The first cycle of the UPR finished with its 12th session in October 2011, meaning that at this point in time, all UN member States have been reviewed once. The second cycle, and thus second review of each UN member state, started in May 2012. It focuses on, among others, the implementation of accepted recommendations and the development of the human rights situation in the state under review.
Special Procedures is the name given to a system of mechanisms which address specific country situations or thematic human rights issues all over the world. These mandates examine, monitor, advise and report publicly on the respect of human rights. Mandate holders are appointed by, and report to, the Human Rights Council. Some mandates also report to the UN General Assembly. Tenor and conditions of each mandate are defined in resolutions passed by the Human Rights Council. Mandate holders are independent experts, meaning that they serve in their personal capacity, do not receive a salary, work mostly part-time and are often not based in Geneva. Therefore, mandate holders are supported by Geneva-based staff of the Office of the High Commissioner for Human Rights, the so-called “special procedures assistants”. Special procedures mandate holders take titles such as Independent Expert, Special Rapporteur or Special Representative of the Secretary-General. There are also mandates where there is not one individual mandate holder, but the mandate is exercised by a group of five experts, which are then called “Working Group”. For the purpose of NGO interaction with mandate holders, there is no difference between these different titles.
Special procedures are divided in thematic and country-based mandates. Currently, there are 37 thematic mandates, the most recently created one being the Independent Expert on the enjoyment of all human rights by older persons. The number of country mandates has been in decrease since the creation of the Human Rights Council and it is only recently that new mandates on the Central African Republic and Mali have been created, bringing the total number of country-based mandates to 14. It is the Human Rights Council that creates mandates and that appoints mandate holders. An individual can be appointed for a specific mandate for a maximum of six years. A term of thematic mandates lasts three years, while country-based mandates are limited to one year.
Special Procedures have the following means of action at their disposal:
To learn how NGOs work with Special Procedures, please refer to NGO participation. Comprehensive coverage of the system of special procedures is given by our collection of publications. Also see our FAQ section.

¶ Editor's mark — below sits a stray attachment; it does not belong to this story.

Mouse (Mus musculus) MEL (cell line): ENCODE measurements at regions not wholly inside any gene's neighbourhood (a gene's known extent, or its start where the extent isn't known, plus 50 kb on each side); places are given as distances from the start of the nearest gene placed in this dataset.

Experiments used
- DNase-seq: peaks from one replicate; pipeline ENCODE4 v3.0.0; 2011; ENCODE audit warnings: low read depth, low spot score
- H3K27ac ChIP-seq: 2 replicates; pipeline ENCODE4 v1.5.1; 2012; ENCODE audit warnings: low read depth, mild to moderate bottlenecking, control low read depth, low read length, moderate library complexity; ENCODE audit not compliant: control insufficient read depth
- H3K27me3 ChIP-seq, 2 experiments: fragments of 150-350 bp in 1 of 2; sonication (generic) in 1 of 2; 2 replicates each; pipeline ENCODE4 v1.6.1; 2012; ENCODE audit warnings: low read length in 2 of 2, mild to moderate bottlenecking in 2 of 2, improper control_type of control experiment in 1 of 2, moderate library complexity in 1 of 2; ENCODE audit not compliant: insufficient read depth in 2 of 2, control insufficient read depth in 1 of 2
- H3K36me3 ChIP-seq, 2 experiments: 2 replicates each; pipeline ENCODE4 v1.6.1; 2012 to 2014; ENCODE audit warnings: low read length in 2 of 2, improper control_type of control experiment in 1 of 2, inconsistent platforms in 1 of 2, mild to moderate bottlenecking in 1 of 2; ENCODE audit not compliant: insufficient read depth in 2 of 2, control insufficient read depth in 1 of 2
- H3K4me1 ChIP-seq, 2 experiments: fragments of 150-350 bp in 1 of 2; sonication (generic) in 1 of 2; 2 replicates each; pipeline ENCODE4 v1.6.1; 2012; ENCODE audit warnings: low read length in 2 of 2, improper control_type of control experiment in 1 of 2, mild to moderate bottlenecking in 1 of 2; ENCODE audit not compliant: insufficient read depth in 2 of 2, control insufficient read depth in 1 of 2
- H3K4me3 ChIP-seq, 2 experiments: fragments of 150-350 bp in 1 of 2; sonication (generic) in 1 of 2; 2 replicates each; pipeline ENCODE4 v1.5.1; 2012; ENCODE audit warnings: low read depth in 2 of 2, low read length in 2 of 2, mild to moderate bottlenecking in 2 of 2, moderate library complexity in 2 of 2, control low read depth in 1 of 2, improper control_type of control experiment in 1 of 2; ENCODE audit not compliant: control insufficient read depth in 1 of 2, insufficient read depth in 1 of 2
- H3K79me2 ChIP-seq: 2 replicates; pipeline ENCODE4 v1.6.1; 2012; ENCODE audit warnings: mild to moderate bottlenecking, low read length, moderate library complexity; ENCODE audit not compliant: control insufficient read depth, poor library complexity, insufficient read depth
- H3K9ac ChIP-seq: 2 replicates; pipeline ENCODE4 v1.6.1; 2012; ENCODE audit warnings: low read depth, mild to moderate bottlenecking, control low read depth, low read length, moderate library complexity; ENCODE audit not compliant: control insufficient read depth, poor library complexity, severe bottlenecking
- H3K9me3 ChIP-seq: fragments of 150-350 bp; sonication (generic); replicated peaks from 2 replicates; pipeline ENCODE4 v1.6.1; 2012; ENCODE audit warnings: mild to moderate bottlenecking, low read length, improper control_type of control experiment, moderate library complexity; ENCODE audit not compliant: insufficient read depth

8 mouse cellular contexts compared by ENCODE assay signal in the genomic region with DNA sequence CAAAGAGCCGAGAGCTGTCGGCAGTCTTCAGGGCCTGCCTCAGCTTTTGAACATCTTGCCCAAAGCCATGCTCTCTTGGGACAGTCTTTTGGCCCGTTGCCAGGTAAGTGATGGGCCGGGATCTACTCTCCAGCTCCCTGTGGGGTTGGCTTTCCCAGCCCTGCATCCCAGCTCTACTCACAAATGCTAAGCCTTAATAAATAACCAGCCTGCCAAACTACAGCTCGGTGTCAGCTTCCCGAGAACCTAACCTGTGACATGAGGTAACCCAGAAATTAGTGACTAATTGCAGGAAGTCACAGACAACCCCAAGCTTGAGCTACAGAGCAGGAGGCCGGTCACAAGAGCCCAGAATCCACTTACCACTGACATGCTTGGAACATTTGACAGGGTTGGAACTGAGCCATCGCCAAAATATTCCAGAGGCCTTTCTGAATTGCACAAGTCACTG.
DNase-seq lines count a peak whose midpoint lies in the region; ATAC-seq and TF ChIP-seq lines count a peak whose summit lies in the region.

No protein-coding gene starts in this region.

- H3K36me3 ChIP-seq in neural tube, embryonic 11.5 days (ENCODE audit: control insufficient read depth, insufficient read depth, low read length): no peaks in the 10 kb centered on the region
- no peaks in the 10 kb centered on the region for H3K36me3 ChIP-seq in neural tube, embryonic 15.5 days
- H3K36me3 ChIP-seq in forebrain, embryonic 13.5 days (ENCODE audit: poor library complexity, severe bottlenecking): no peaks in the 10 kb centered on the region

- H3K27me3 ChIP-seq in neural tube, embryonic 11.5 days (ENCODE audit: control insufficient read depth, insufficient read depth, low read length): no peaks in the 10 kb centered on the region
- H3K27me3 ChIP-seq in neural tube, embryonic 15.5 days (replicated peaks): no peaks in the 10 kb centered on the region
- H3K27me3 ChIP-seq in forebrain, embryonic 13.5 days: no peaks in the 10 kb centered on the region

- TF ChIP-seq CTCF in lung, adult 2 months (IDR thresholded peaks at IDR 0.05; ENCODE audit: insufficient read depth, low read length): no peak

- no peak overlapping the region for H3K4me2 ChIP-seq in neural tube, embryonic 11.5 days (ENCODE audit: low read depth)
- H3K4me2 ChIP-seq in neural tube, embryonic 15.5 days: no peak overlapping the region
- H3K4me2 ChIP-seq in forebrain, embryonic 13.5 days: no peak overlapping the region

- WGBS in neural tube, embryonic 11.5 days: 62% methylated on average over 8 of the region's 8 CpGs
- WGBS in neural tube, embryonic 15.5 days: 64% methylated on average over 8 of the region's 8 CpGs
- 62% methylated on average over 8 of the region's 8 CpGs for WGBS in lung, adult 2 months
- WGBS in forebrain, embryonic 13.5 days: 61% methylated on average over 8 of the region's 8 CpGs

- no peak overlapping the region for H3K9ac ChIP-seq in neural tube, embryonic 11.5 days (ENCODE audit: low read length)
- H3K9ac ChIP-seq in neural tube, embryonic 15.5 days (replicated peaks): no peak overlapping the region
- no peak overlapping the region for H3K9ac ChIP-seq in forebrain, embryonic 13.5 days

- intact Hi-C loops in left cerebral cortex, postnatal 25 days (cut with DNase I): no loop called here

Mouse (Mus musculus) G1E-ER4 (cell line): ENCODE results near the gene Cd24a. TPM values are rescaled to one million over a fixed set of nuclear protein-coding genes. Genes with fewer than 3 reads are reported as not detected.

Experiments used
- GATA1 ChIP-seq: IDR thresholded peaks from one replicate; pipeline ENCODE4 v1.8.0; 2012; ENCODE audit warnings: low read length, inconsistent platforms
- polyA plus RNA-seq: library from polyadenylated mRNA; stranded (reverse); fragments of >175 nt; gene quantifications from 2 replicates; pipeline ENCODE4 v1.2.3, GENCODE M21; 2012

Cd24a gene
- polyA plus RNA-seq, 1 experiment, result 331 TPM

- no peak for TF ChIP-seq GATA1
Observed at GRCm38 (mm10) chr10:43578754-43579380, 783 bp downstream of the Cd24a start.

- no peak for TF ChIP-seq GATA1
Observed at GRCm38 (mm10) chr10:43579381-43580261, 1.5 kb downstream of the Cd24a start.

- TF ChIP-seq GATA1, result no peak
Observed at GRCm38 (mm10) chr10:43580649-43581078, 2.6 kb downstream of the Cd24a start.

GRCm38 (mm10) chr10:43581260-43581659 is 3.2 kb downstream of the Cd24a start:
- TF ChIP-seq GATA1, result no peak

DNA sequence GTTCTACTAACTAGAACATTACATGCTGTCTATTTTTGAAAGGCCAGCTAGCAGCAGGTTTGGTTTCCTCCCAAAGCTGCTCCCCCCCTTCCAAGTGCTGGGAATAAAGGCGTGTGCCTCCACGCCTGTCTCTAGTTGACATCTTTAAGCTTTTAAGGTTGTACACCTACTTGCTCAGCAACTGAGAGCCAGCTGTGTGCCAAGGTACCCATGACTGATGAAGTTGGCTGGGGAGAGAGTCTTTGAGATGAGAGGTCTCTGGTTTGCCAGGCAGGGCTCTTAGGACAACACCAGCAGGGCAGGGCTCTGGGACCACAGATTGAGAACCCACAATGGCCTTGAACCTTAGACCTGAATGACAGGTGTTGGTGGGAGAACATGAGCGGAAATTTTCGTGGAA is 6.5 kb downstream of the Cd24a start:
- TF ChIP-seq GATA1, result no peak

The Advisory Committee is composed of 18 independent experts and functions as a kind of think-tank to the Human Rights Council. It conducts research and realises studies on certain thematic issues, most often at the request of the Council. It may though also suggest research proposals. It provides expert advice, yet cannot adopt resolutions or decisions. Examples of the work of the Advisory Committee include the elaboration of the UN Declaration on Human rights education and training and of the Principles and guidelines for the elimination of discrimination against persons affected by leprosy, as well as work on the right to food, the right to peace and on missing persons.
The Advisory Committee meets twice a year, and its sessions are open to states, NGOs, National Human Rights Institutions, specialised agencies and intergovernmental organisations. More information is available on the Advisory Committee's website.
The Expert Mechanism provides thematic advice to the Council on the rights of indigenous peoples. It does so upon request by the Council, but may also make proposals to the Council. Examples of the work of the Expert Mechanism include studies on the right to education of indigenous peoples, on their right to participate in decision making or on the role of languages and culture in the promotion and protection of the rights and identity of indigenous peoples.
The Expert Mechanism is composed of five independent experts, often of indigenous origin. It meets once a year in July and its sessions are open to states, indigenous representatives, NGOs, intergovernmental organisations and academia. More information is available on the website of the Expert Mechanism and on the website of the Indigenous Peoples' Center for Documentation, Research and Information (DoCip).
The Forum on Minority Issues is a platform for promoting dialogue and cooperation on issues pertaining to national, ethnic, religious and linguistic minorities. It works in particular on the implementation of the UN Declaration on the Rights of Persons Belonging to National or Ethnic, Religious and Linguistic Minorities. The Forum also provides inputs to the work of the Independent Expert on Minority Issues, who also guides the work of the Forum, prepares its meetings and reports to the Council on the Forum's work. The Chairperson of the Forum is elected by the Council among experts on minority issues.
The Forum on Minority Issues meets once a year, usually in December, and it is open for participation of states, NGOs, UN entities, other intergovernmental organisations, regional organisations in the field of human rights, National Human Rights Institutions, as well as academics and experts on minority issues. More information is available on the website of the Forum on Minority Issues.
The Social Forum is designed to be a space for open dialogue on issues linked with the national and international environment needed for a full enjoyment of all human rights by all.
The Social Forum meets once a year, usually in September or October. Its particularity is that it is a very open forum, since it is open to a large range of actors, going from states, NGOs and other civil society organisations (regardless of whether they hold ECOSOC consultative status or not), anti-poverty groups, peasants' organisations, trade unions and youth organisations to intergovernmental organisations. More information is available on the website of the Social Forum.